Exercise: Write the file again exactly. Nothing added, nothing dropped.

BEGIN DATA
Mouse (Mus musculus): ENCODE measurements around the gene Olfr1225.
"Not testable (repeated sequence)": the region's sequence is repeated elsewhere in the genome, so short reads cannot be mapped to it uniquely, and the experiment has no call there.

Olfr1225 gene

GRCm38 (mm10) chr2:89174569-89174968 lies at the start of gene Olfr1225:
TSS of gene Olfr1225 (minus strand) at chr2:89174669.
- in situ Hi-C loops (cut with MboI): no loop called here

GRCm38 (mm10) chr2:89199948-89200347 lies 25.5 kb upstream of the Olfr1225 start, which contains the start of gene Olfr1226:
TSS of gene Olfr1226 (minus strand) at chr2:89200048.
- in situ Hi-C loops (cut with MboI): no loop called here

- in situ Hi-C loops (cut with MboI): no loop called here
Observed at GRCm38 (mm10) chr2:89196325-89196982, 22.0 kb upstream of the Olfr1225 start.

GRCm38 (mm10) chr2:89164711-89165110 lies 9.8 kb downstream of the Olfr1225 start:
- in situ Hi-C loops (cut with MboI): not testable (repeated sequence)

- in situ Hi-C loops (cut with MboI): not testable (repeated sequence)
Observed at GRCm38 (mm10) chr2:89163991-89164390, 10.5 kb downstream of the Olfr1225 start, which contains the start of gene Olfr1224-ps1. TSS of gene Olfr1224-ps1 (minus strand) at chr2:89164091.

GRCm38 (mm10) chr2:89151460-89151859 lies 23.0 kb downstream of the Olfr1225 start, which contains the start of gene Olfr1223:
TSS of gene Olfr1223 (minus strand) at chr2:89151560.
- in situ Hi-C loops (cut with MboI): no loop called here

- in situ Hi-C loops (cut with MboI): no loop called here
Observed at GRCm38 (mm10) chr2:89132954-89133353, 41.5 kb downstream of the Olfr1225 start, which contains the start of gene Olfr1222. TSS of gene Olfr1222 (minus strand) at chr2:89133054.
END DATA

Mouse (Mus musculus): ENCODE measurements around the gene Olfr1225.
"Not testable (repeated sequence)": the region's sequence is repeated elsewhere in the genome, so short reads cannot be mapped to it uniquely, and the experiment has no call there.

Olfr1225 gene

GRCm38 (mm10) chr2:89174569-89174968 lies at the start of gene Olfr1225:
TSS of gene Olfr1225 (minus strand) at chr2:89174669.
- in situ Hi-C loops (cut with MboI): no loop called here

GRCm38 (mm10) chr2:89199948-89200347 lies 25.5 kb upstream of the Olfr1225 start, which contains the start of gene Olfr1226:
TSS of gene Olfr1226 (minus strand) at chr2:89200048.
- in situ Hi-C loops (cut with MboI): no loop called here

- in situ Hi-C loops (cut with MboI): no loop called here
Observed at GRCm38 (mm10) chr2:89196325-89196982, 22.0 kb upstream of the Olfr1225 start.

GRCm38 (mm10) chr2:89164711-89165110 lies 9.8 kb downstream of the Olfr1225 start:
- in situ Hi-C loops (cut with MboI): not testable (repeated sequence)

- in situ Hi-C loops (cut with MboI): not testable (repeated sequence)
Observed at GRCm38 (mm10) chr2:89163991-89164390, 10.5 kb downstream of the Olfr1225 start, which contains the start of gene Olfr1224-ps1. TSS of gene Olfr1224-ps1 (minus strand) at chr2:89164091.

GRCm38 (mm10) chr2:89151460-89151859 lies 23.0 kb downstream of the Olfr1225 start, which contains the start of gene Olfr1223:
TSS of gene Olfr1223 (minus strand) at chr2:89151560.
- in situ Hi-C loops (cut with MboI): no loop called here

- in situ Hi-C loops (cut with MboI): no loop called here
Observed at GRCm38 (mm10) chr2:89132954-89133353, 41.5 kb downstream of the Olfr1225 start, which contains the start of gene Olfr1222. TSS of gene Olfr1222 (minus strand) at chr2:89133054.